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McCain Formally Launches GOP Presidential Bid
By David S. Broder
McCain, who has emerged as a credible underdog challenger to Texas Gov. George W. Bush, implicitly drew a contrast between their experiences, saying his own ordeal in a Hanoi prison taught him "both the blessing and the price of freedom."
Bush served in the Texas Air National Guard during Vietnam and has been forced to deny that favoritism to his father, the former president, eased his way from Yale into that stateside unit.
McCain has been campaigning for months, but postponed his scheduled announcement tour when hostilities broke out in Kosovo. Polls in New Hampshire and South Carolina, where McCain will campaign tomorrow, show him far behind Bush but leading most or all of the others in the eight-person Republican field. (Former vice president Dan Quayle will end his presidential bid this afternoon).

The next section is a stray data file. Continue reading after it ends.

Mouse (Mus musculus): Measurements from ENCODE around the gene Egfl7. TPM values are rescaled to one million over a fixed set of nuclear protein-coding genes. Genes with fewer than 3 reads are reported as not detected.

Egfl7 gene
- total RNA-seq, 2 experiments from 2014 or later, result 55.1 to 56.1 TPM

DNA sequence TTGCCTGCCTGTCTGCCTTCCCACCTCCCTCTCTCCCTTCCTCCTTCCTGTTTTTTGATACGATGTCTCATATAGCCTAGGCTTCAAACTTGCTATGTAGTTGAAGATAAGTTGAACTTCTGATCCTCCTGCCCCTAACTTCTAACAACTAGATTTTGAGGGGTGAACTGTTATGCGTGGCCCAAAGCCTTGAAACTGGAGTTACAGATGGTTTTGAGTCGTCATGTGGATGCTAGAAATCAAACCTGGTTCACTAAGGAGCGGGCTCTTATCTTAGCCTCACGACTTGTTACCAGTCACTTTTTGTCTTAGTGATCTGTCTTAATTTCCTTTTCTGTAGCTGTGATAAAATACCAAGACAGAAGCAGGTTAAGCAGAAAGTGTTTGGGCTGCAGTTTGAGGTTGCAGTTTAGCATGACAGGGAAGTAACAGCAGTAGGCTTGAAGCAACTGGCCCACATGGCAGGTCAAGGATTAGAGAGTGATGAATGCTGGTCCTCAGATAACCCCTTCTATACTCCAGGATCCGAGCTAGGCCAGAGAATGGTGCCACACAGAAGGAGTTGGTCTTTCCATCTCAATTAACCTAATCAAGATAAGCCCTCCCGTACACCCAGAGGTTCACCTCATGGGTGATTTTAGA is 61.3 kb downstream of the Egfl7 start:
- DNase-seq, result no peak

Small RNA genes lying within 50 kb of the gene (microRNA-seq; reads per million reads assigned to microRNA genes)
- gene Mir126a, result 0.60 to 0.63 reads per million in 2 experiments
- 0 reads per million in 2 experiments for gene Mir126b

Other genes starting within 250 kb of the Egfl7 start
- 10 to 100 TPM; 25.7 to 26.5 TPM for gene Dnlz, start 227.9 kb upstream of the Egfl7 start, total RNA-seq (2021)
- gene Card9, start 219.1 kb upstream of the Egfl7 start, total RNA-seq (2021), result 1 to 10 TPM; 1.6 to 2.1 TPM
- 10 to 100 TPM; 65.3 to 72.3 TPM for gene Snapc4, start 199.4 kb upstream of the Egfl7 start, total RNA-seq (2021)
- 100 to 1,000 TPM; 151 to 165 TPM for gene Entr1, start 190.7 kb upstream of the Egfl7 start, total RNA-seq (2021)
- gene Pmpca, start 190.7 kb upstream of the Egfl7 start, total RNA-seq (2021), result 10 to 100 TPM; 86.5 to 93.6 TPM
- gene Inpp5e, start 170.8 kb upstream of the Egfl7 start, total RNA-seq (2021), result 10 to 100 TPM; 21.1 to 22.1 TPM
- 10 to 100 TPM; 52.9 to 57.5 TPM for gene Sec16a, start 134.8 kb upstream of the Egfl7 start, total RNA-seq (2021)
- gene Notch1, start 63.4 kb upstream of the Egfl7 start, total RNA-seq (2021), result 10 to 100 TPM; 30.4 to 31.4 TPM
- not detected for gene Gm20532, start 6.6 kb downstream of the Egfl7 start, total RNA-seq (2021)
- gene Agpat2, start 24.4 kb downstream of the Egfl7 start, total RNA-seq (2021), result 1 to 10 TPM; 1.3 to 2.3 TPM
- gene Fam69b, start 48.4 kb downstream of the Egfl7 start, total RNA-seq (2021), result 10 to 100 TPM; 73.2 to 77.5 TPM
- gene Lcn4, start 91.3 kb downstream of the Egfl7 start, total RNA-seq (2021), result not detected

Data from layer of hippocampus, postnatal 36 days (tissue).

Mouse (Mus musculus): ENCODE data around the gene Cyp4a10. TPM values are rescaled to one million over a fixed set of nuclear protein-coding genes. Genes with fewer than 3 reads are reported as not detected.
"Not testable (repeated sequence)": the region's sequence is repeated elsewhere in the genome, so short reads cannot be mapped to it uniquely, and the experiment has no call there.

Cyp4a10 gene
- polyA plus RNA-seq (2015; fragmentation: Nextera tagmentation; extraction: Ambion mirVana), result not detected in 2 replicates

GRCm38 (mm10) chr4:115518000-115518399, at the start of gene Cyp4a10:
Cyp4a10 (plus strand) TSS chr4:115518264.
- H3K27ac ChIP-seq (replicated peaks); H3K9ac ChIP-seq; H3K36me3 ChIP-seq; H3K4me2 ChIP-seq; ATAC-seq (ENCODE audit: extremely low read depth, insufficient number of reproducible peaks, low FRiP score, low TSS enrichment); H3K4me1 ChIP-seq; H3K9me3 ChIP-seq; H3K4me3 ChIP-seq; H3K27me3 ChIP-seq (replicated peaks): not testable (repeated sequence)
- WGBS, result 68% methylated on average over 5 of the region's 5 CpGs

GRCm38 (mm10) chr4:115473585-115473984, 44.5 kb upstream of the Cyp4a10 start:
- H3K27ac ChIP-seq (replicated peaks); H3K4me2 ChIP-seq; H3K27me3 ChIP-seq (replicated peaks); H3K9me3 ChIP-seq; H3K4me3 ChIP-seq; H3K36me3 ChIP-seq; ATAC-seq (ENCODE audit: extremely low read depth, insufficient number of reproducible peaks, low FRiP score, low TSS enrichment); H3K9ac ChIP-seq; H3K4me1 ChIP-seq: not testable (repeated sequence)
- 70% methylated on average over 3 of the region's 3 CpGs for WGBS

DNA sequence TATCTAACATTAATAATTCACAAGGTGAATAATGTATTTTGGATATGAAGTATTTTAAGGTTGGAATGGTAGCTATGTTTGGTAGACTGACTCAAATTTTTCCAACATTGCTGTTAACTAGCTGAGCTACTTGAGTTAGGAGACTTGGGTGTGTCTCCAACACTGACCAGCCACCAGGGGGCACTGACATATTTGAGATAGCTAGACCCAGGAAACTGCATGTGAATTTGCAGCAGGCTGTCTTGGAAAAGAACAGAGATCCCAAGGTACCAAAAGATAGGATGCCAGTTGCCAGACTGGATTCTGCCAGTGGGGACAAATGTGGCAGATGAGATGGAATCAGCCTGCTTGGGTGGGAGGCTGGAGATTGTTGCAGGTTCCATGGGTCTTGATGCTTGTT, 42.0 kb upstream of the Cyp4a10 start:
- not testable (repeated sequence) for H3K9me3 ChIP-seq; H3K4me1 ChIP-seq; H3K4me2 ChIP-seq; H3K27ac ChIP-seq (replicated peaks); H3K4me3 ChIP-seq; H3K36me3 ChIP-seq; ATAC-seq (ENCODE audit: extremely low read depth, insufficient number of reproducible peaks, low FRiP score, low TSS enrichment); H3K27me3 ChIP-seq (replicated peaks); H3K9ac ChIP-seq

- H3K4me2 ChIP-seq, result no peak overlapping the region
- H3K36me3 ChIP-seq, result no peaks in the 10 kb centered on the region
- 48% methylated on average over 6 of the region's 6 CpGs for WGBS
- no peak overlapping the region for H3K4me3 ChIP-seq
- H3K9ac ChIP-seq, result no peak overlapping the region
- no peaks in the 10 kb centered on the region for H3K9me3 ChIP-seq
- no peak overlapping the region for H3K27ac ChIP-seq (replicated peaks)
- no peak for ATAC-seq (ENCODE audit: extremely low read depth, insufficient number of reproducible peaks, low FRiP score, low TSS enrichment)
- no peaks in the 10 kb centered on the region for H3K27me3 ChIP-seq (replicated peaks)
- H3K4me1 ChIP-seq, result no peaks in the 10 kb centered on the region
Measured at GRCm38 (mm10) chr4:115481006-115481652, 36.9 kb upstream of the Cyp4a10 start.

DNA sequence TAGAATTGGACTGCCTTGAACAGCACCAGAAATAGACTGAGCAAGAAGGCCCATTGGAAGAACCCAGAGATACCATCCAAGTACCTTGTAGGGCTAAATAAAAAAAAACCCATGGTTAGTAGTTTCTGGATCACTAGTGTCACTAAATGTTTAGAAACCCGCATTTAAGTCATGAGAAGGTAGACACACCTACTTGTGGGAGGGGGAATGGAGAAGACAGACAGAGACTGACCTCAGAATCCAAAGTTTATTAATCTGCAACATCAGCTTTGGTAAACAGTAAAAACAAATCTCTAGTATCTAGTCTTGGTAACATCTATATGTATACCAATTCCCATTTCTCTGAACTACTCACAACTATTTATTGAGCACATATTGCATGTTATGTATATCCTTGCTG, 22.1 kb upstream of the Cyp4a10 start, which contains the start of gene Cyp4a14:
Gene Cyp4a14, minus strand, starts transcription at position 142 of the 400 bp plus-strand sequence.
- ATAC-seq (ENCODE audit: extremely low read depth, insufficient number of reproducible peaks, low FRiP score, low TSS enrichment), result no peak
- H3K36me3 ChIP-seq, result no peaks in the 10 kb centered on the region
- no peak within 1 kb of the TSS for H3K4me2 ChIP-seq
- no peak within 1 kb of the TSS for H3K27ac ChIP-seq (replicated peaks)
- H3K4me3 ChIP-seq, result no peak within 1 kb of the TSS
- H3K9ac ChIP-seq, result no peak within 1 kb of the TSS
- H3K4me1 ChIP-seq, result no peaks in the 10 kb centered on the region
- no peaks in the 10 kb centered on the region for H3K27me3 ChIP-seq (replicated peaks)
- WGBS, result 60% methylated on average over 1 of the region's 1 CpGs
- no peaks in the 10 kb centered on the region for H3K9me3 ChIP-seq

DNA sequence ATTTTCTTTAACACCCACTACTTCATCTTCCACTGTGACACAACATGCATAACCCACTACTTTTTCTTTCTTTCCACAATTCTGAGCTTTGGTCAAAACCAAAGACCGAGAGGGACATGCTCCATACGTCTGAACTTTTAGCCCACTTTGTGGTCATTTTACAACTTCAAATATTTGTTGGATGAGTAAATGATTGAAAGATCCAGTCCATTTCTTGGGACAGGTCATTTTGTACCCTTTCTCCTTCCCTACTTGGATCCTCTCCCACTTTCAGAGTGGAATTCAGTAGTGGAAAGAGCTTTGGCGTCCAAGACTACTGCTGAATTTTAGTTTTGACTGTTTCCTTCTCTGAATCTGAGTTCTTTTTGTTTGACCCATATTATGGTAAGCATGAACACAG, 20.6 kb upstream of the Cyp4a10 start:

McCain pledged today to press for overhaul of the campaign finance system – a battle in which he has been fighting his party's leaders for years – and to veto any "pork-barrel" spending bill that reaches him as president. But he also offered voters broad tax cuts and vowed to save "every single dollar" of the Social Security surplus.
McCain has ignored Iowa, whose caucuses come just eight days before the Feb. 8 New Hampshire primary, in a calculated gamble that he can upset Bush's bandwagon in New Hampshire, where independents play a significant role in the GOP primary, and in South Carolina, which has an unusually large community of military veterans.
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